Adobe chief executive Shantanu Narayen has said that the dispute with Apple over Flash has ended.
Apple changed its developer programme licence last year to restrict Flash, a move that chief executive Steve Jobs claimed was technology based.
A war of words then broke out between Apple and Adobe, but Narayen has suggested that the problem is solved now that Flash can be ported to iOS. However, he insisted that technology was not the issue.
"I think it's become fairly clear to a lot of people that it isn't about the technology, it's a business model issue. It's the control of the applications and the App Store that's really at issue here," he told the All Things Digital conference.
"When you have a platform, and Apple has certainly done a wonderful job at having a platform that's the leader in a new category, it's all about the applications that you can run on that platform that make it come to life."
Java on the iPad faced similar issues, according to Narayen, and applications such as Kindle may run into problems. But now that iOS users can run Flash as a standalone application in an Adobe Air window, the problem is solved.
Furthermore, Narayen said that Adobe is actively helping to develop HTML5 by contributing its fonts and typographical expertise. Flash is a small part of Adobe's overall business, he explained, and the company is focused on selling application tools as well as solutions.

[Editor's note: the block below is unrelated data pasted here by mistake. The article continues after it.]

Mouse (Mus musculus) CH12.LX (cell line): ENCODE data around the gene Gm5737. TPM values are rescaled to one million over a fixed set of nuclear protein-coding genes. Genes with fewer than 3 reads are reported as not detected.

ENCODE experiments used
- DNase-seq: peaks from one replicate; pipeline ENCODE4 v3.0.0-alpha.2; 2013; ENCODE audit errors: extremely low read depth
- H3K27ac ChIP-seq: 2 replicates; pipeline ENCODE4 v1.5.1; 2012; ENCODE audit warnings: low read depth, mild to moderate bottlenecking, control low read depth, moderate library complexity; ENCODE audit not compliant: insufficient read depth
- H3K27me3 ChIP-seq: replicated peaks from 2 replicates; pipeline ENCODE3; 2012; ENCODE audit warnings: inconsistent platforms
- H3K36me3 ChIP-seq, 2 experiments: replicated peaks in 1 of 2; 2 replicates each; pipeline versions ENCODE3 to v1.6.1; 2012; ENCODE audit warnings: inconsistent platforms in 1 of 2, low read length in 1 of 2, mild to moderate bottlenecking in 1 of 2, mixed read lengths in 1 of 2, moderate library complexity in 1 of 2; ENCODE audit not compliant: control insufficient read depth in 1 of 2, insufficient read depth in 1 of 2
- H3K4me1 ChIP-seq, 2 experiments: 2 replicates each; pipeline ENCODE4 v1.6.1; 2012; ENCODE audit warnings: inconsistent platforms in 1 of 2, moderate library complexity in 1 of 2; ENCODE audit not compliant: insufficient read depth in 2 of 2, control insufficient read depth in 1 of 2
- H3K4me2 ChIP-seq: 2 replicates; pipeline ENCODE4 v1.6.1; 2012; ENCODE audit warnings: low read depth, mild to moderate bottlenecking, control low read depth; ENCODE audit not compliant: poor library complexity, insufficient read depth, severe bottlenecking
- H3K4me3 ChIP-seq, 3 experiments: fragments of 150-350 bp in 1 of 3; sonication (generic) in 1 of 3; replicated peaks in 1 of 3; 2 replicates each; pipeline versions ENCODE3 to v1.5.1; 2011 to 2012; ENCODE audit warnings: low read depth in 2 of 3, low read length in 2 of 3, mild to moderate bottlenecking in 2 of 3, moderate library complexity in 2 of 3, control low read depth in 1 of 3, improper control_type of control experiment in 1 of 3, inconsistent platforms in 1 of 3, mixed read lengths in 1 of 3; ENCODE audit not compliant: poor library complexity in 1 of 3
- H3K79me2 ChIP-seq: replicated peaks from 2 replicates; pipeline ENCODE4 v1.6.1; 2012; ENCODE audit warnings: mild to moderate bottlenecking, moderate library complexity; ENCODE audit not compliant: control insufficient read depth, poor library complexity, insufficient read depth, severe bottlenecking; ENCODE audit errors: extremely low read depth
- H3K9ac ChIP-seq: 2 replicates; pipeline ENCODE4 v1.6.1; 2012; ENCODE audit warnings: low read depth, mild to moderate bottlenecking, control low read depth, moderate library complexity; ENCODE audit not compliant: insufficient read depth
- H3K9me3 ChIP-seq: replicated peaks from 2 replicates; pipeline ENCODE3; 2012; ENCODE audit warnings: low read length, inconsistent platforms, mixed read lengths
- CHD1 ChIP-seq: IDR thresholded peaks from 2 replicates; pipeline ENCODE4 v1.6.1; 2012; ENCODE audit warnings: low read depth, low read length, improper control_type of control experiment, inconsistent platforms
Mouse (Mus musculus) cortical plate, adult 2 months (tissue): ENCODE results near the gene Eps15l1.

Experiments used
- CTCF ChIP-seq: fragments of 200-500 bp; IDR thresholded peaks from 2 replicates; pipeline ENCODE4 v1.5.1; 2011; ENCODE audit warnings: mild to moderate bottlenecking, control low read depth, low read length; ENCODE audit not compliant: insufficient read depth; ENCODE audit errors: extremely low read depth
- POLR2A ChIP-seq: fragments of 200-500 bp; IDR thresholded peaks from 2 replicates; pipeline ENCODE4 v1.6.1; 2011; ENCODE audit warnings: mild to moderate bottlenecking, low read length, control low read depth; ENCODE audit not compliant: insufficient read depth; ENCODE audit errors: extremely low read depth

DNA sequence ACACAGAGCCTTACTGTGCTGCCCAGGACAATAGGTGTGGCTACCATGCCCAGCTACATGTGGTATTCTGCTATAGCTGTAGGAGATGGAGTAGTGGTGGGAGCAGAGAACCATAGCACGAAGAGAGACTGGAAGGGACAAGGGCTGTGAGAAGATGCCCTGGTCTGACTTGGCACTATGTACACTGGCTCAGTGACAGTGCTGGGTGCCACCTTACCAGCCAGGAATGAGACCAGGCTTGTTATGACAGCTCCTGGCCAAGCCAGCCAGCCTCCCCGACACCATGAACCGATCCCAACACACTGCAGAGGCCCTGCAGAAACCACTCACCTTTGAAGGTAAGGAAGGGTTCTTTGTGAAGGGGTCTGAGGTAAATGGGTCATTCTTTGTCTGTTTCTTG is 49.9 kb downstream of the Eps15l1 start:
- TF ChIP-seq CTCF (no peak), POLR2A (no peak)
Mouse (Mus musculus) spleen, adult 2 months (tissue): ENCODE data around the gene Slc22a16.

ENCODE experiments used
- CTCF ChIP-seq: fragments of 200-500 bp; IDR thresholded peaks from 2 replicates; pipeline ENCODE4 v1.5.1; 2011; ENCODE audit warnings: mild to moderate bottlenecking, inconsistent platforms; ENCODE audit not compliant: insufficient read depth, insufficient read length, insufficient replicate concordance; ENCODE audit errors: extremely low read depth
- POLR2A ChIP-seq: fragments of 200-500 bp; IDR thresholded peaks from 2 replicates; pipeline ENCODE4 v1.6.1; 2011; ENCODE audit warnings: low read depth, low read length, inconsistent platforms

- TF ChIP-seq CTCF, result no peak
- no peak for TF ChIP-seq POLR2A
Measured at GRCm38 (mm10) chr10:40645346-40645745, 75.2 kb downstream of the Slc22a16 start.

Looking ahead, Narayen said that Adobe will get more involved in digital publishing, and that he sees significant opportunities in porting Adobe applications to tablet and smartphone platforms.
Narayen pointed out that the average smartphone platform today has more computing performance than a PC when Adobe Photoshop was first released on that platform.
There will be 20 new tablets out this year, and a plethora of new smartphone designs that will make using the software easy.
"Our community is going to create concepts on these devices," he said. "You can already do an image touch-up on the tablet and synchronise it with your desktop. It'll make these not just consumption, but productivity devices."
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